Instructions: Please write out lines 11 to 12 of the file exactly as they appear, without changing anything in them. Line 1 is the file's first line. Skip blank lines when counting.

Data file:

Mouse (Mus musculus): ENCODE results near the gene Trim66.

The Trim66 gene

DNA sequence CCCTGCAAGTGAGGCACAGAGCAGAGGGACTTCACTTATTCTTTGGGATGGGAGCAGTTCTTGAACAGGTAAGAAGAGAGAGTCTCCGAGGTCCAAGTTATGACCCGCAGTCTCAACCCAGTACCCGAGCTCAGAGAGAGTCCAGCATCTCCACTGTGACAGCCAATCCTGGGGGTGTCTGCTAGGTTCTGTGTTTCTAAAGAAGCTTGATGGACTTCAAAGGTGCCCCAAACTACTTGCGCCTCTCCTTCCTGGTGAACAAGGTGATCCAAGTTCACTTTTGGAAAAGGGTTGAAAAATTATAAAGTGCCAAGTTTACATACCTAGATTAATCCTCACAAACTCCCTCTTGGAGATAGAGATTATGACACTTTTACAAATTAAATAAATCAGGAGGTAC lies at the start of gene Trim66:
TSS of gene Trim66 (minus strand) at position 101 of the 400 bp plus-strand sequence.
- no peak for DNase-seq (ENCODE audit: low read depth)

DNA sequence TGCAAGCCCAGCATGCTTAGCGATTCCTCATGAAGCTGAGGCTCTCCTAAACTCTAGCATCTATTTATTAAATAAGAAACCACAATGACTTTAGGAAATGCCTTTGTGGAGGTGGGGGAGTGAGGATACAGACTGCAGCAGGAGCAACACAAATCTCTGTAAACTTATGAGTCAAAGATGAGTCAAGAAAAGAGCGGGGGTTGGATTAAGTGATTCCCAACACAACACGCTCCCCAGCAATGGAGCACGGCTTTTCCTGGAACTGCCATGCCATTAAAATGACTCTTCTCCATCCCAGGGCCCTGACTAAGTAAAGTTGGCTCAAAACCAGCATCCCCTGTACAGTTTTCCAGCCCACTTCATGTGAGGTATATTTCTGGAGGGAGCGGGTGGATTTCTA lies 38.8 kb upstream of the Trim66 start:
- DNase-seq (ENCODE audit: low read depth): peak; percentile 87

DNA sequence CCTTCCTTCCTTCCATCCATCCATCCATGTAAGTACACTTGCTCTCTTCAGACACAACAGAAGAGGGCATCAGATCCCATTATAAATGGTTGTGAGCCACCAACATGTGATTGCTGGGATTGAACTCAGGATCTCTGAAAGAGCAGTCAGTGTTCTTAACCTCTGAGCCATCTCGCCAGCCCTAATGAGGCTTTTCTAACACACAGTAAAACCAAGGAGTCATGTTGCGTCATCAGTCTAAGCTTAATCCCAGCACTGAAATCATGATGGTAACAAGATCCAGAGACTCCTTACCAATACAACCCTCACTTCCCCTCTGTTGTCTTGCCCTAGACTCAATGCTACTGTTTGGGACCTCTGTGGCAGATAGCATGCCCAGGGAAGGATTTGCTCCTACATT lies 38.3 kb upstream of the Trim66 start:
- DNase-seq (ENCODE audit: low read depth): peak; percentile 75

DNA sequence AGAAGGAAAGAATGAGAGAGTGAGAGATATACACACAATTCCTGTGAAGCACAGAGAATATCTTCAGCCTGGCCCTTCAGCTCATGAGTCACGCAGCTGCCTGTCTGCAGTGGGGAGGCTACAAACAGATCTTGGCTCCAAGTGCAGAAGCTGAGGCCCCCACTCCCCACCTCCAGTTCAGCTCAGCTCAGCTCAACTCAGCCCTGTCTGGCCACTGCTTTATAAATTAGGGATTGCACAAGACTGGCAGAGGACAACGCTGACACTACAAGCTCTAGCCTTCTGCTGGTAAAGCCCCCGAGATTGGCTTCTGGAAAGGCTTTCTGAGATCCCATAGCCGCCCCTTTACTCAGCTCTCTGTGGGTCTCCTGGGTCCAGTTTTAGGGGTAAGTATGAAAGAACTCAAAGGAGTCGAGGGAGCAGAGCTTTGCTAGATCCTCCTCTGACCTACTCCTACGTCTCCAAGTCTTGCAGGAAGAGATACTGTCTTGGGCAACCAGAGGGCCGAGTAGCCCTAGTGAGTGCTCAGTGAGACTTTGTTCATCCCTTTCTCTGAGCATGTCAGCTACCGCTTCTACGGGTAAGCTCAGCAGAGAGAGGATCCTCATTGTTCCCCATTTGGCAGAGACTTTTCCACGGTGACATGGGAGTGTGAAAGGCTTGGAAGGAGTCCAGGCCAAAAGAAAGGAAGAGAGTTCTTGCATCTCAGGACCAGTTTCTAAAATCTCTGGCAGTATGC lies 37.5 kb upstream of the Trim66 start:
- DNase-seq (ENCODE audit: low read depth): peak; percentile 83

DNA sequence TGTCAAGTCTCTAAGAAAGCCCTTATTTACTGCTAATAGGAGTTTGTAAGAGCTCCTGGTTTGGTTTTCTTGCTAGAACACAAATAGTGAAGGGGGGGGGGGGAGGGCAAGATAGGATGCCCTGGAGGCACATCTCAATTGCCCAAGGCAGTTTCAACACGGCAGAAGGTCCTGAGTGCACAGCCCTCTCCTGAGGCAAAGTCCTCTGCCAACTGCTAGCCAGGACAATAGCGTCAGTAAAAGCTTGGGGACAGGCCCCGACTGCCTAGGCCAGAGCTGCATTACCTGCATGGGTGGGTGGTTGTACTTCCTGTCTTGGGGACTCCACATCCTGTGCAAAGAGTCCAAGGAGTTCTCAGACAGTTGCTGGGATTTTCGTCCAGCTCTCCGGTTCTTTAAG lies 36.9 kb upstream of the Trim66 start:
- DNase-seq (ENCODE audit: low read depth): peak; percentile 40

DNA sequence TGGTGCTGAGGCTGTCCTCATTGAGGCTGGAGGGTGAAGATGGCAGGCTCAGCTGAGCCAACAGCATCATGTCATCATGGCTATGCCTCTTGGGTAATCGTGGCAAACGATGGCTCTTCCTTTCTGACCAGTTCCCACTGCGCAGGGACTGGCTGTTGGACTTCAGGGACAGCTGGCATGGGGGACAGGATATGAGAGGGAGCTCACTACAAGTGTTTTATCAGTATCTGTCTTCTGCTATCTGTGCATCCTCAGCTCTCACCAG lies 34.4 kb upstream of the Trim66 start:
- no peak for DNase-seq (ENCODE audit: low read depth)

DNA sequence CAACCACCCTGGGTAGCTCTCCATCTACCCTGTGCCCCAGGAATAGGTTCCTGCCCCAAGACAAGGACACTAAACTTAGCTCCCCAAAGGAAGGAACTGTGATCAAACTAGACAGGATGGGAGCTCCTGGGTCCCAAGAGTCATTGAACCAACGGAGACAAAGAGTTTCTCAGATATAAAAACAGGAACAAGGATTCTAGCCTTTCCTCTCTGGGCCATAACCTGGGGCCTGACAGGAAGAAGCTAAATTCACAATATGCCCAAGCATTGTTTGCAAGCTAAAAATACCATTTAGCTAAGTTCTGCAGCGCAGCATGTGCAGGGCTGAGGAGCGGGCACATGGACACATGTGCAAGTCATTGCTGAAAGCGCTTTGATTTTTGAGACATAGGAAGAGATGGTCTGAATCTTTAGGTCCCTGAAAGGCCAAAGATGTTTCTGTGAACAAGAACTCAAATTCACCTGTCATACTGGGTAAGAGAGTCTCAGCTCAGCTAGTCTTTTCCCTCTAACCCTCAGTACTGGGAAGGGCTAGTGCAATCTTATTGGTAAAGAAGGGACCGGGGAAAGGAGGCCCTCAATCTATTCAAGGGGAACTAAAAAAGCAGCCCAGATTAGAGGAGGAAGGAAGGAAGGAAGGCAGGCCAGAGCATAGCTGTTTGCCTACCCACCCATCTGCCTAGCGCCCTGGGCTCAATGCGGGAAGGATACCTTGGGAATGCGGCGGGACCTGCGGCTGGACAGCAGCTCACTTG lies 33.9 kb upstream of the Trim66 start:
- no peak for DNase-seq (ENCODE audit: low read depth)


- DNase-seq (ENCODE audit: low read depth): peak; percentile 83

DNA sequence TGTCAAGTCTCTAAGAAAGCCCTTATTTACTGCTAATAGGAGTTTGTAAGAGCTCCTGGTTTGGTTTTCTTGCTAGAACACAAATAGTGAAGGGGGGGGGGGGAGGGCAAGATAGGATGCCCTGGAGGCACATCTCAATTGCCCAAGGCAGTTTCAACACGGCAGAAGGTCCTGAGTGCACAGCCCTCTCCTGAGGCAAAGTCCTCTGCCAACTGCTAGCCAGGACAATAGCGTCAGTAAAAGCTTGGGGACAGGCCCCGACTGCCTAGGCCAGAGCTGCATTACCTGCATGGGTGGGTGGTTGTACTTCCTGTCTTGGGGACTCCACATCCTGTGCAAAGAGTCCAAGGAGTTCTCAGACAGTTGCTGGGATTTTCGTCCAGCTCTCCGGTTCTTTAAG lies 36.9 kb upstream of the Trim66 start: